This past July, ClevelandClassical.com published the fantastic piece “Preview: Recording in Cleveland—the making of Joshua Smith’s second Bach CD.” We will excerpt a few small portions of it here, but we highly recommend reading the full article on www.clevelandclassical.com!
From Cleveland Classical
Preview: Recording in Cleveland—the making of Joshua Smith’s second Bach CD
By by Mike Telin & Daniel Hathaway
“…[After] J.S. Bach was released on Delos was released on the Delos label in October, 2009 to critical acclaim…[Joshua Smith said] ‘The first Bach disc ended up being perfect’ and inspired him to take on disc no. 2…
…Disc no. 2 would add violinist Allison Edberg and cellist Ann Marie Morgan for continuo sonatas and the Trio Sonata from ‘The Musical Offering’, and like the previous disc, would be recorded at First Baptist Church in Shaker Heights.
The sessions were scheduled during the middle of April – taking profit of the musicians’ appearance on the Baldwin-Wallace Bach Festival but also during a rather intensive week of performances and recording sessions with Mitsuko Uchida at Severance Hall. The schedule became even tighter for logistical reasons: Erica Brenner decided to avoid any sessions between 2 and 5 in the afternoon – learning from the team’s earlier experiences with school busses and other traffic noises in the neighborhood.
The tight scheduling also didn’t allow for a lot of rehearsal time before the group went before the microphones. ‘You need to work with musicians who are at the top of their game’, Joshua Smith noted. ‘If you take some artists out of their comfort zone, they’re not able to function. You need to be able to adjust and adapt quickly.’…
…At the time this article was written, the production team has finished the first edit and all the musicians have been listening to the second. Brenner notes that as a flutist, she needed to learn ‘to listen from the bottom up rather than just listening to the flute. Then I find myself listening to one part at a time.’ In critiquing the edited versions, Brenner notes, ‘you have to have a good perspective – confidence and a healthy understanding of what is important.’ Things can be made nearly perfect, but ‘you can easily end up with something sterile.’ Knab agrees. ‘In post-production you hear things you make judgments about but don’t have to take action on. I ask myself, “is this great enough for a world-class recording?” Smith also tries not to obsess about microscopic flaws that remain. ‘99% of people will not notice.’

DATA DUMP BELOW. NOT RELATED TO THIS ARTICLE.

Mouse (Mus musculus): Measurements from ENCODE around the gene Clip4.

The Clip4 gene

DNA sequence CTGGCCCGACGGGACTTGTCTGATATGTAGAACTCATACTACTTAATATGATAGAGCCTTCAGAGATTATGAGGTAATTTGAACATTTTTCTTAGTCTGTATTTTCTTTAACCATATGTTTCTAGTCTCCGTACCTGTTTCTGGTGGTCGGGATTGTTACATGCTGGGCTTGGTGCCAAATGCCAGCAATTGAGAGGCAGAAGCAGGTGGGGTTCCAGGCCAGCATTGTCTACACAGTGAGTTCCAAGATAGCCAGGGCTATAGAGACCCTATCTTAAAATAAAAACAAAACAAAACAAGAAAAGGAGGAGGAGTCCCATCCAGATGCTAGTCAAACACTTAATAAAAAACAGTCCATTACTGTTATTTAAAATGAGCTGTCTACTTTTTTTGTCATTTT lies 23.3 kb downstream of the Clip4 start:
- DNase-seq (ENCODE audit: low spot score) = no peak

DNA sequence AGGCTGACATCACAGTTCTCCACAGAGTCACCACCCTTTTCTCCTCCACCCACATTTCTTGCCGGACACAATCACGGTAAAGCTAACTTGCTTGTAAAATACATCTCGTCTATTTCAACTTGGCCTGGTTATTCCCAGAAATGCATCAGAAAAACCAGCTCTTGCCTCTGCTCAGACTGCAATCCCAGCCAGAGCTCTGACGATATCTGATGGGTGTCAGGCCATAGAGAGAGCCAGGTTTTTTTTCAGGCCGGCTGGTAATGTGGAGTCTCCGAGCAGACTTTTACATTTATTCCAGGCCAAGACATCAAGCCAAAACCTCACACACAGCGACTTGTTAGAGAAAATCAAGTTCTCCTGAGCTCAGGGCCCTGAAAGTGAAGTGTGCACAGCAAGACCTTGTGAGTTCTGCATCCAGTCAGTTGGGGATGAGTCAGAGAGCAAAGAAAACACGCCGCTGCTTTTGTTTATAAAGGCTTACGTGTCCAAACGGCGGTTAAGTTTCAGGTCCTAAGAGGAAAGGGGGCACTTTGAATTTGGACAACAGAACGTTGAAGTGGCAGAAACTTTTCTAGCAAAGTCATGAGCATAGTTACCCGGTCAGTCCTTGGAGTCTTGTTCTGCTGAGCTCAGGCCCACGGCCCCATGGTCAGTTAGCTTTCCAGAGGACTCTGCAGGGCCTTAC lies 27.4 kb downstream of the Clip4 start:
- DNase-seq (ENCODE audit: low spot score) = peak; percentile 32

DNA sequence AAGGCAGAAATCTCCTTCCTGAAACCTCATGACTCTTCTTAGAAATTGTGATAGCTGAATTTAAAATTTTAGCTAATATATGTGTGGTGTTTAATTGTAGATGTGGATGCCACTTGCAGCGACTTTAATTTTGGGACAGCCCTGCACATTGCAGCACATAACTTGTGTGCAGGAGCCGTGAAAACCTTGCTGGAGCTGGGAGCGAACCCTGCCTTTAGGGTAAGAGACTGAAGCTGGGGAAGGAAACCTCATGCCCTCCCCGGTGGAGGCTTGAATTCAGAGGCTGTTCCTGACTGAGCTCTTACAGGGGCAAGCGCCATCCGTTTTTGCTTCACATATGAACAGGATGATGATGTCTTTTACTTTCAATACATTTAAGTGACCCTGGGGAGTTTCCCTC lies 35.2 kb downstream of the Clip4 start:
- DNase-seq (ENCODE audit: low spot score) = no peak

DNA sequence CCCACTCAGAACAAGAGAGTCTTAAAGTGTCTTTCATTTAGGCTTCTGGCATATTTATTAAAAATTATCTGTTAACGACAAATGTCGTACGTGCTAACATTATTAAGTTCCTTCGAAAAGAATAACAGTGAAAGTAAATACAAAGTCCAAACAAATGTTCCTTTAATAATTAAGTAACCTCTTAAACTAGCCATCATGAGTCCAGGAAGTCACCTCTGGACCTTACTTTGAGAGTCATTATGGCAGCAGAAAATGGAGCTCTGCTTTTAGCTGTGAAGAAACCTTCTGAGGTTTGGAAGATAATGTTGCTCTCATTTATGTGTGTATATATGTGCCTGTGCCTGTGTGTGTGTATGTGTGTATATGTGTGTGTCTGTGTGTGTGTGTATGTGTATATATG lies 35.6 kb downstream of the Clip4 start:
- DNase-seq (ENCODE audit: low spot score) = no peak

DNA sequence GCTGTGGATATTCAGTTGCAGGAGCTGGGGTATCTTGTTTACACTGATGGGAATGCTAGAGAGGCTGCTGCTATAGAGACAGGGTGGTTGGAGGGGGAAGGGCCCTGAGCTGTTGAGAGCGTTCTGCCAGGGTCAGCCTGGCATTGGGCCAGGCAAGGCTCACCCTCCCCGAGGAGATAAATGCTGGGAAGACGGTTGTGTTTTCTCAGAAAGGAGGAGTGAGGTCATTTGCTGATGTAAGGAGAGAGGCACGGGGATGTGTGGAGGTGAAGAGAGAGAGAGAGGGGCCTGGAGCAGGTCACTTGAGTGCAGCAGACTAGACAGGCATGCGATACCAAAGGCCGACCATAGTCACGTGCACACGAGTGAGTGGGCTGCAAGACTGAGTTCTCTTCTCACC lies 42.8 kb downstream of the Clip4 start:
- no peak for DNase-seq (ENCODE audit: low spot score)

During the next few weeks, the process will result in a version the entire team is happy with, and the disc will enter the mysterious process of “mastering.” Tom Knab says “that could mean blessing it and sending it off to the company as is, or it might mean adjusting levels between pieces and mitigating any noise, if possible.” And so Bach is sent off via a PreMaster CD or DDP (Disc Description Protocol – the DVD form of a PMCD), for replication and packaging. And by sometime in the fall, fans of Joshua Smith will be able to enjoy his latest recording of Bach’s flute music.”